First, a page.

A Hell of a Year End for Heroes

Leonard Cohen Quote

It’s not December yet, but it feels like the end of the year 2016. Closing a chapter in cultural history and saying goodbye to heroes who made life worth living.

I thought about writing memorial posts, celebrating each life, but I kept changing my mind. I have two major projects I still need to finish and they take my full concentration. It’s been such a hellish year that I lost track. Then I checked. I haven’t published new material since May. May? It’s only been since May? I thought it was longer. So then I realized…

I have all the time in the world.

When I was about 11 or 12 years old, that’s when I really started to get into music. When all my female classmates were gushing about the New Kids on the Block, I was looking around to see if anyone else listened to Skinny Puppy or Black Flag. I was influenced by people outside of school and much older than me. Outside of school, I felt like the youngest and finally starting to catch up. In school, I felt like the oldest, waiting for everyone else to catch up to me.

In retrospect, I realize I was a bit vain, but then, aren’t all pre-teens? Rhetorical question.

In 1991, I watched Hardware with friends for the first time. Someone in the group pointed out (literally, with a jabbing finger at the TV screen), “That’s Lemmy!” Who? I had listened to Motorhead so many times at that point, but never really took the time to remember names. Lemmy Kilmister, founder of Motorhead, played a small part in Hardware – the water taxi driver. For a low-budget film that packs a punch in a post-apocalyptic world, it was the perfect part for him.

Side note: Iggy Pop plays Angry Bob in Hardware, the radio DJ. “And now for the good news. There is NO fucking good news!” Classic. I highly recommend watching Hardware.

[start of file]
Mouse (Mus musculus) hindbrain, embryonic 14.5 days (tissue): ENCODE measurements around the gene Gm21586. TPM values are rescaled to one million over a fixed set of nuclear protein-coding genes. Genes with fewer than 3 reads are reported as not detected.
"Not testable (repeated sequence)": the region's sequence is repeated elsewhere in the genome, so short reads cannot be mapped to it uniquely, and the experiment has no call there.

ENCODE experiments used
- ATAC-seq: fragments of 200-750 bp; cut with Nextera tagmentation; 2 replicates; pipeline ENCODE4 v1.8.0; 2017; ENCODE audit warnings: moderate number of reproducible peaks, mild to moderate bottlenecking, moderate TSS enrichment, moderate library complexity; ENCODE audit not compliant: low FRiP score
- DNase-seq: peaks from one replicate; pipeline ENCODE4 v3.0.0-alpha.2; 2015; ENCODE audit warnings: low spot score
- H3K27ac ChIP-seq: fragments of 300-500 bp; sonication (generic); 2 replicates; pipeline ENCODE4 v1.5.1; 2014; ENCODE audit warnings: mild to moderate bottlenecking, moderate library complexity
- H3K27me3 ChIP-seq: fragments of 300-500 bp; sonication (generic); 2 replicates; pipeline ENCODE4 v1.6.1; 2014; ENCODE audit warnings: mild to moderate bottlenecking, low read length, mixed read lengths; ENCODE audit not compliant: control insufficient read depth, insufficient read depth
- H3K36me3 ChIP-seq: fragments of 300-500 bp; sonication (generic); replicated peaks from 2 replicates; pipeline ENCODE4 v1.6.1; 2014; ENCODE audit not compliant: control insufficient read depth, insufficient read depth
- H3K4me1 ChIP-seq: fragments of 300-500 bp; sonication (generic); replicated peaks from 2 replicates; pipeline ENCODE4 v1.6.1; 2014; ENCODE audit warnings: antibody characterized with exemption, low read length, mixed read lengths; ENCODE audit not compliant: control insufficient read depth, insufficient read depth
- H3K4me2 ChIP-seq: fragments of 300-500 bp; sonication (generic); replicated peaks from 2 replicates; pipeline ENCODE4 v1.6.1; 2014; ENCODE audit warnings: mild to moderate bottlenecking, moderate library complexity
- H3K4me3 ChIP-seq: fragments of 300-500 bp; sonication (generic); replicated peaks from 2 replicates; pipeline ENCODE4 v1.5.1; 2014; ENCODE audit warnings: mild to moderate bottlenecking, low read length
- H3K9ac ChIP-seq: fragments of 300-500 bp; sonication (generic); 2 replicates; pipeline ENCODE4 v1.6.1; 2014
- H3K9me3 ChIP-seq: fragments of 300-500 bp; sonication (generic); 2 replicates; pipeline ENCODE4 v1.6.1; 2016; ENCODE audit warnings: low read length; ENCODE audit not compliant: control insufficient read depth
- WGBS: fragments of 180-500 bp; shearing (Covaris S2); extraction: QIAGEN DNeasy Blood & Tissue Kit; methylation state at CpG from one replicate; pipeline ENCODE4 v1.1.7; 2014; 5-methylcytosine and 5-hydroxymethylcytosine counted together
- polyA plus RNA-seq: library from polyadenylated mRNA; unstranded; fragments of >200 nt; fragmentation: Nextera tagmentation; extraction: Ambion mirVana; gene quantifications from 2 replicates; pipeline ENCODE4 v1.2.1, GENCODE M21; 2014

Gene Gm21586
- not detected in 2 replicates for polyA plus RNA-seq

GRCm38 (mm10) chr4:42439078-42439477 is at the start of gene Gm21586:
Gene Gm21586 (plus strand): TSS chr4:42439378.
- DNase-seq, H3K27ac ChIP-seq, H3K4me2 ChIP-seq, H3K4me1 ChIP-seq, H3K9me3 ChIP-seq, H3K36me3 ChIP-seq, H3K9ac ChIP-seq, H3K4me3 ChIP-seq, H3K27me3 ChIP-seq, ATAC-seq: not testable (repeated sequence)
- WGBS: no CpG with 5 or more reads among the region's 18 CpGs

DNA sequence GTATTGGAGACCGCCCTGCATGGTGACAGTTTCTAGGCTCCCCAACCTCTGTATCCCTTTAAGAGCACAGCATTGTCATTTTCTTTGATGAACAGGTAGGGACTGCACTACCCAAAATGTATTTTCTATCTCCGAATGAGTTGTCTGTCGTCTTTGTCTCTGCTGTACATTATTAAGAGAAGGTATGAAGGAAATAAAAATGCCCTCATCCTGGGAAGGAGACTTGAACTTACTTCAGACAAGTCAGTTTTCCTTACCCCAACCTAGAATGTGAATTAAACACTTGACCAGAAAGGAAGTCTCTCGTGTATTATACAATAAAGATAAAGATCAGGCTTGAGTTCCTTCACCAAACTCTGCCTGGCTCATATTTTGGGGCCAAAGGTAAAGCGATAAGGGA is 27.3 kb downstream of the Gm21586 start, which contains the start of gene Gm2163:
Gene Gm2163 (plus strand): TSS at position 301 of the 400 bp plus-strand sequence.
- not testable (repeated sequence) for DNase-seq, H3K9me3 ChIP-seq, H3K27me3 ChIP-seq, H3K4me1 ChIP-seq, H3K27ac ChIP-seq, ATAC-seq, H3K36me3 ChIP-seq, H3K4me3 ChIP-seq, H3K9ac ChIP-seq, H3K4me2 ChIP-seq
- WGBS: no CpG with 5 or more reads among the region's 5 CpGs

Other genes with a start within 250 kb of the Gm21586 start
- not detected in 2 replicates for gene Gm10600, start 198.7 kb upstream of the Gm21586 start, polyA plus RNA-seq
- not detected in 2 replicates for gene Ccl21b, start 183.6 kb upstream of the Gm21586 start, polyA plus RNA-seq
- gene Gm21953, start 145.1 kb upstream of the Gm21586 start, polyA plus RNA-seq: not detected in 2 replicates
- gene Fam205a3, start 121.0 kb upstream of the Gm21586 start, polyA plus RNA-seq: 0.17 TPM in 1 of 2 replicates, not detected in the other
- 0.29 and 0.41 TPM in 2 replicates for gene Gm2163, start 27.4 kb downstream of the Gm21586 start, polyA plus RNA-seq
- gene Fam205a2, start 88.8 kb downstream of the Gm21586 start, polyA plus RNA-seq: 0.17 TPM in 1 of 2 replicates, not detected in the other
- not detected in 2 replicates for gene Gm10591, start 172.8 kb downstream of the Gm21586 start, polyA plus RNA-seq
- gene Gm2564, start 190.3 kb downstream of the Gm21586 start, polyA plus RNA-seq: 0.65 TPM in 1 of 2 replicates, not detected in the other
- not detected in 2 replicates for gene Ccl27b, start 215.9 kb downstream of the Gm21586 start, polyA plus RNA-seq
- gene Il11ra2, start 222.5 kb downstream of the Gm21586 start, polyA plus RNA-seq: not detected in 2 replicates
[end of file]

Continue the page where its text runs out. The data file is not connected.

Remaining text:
I grew up and came of age during a time when it was common to have a vibrant freak subculture where drag night was a regular thing and everyone went to a Rocky Horror Picture Show at local small theatres. (Toilet paper, anyone?). And this is where David Bowie is a huge influence.

He was gay without being gay. Bowie just did his own thing, consequences be damned. He blazed a path for anyone to follow. He set the bar high. See, Bowie made it okay. No one was a failure because no one could ever be weirder than David Bowie. He was a rebel, a pirate, an alien, a goblin king with an infamous bulge, an incredible artist. Then he fell to earth, and I’m still stunned by the realization that Bowie was, in fact, mortal.

At the risk of sounding self-depreciating, I’m a white girl nobody from Canada. I’m not putting myself down, merely being honest, in order to explain my appreciation for Prince. I’m a small woman, or, petite as the extremely polite would say. I don’t care. I’m just me. Prince, who created so much art and one of the few pop artists who won an Oscar, was only 5 ft 2.

He was a tiny man living in a big man’s world. For years, as an afterthought, I’d tell myself, if Prince can get away with it, so can I. Prince was a standard for me, for a long time.

I no longer have that standard, and that’s a very hard thing to accept.

By the way, I was often the only one in my group of friends who appreciated Prince. Good luck trying to explain Prince to a bunch of punks, goth rockers, and metalheads.

One of the cities I’ve lived in is Montreal. In that city, Leonard Cohen is everywhere. Everyone in Montreal has a Leonard Cohen story, so here’s mine. I lived in an apartment that was previously rented by a woman named Aviva, who happened to be one of Leonard Cohen’s former lovers. Whenever I told people my address I was always asked, “Doesn’t Aviva live there?” She was well-known and rather eccenctic, straight out of Montreal’s long-gone Bohemian art scene. And I always said, “No, Aviva doesn’t live here anymore.” I had to say that so many times I wrote a song about her called, Aviva Doesn’t Live Here Anymore, to the tune of Punk Rock Girl by The Dead Milkmen. I lost the song I wrote years ago. I never saved my many writing scribbles until 2003, which was when I started taking my writing seriously.

This blog post is all over the place. But, then, so am I.

I guess I just wanted you to know that I’m still here, fighting to survive 2016. I would love nothing more than to say, hey, it’s okay, I’m the next trail blazer, the next poet laureate, the next best thing ever.

But I won’t lie.

I don’t know my future. I don’t even know what I’m doing right now. I take things one day at time and hope for the best. I’m just… still here.

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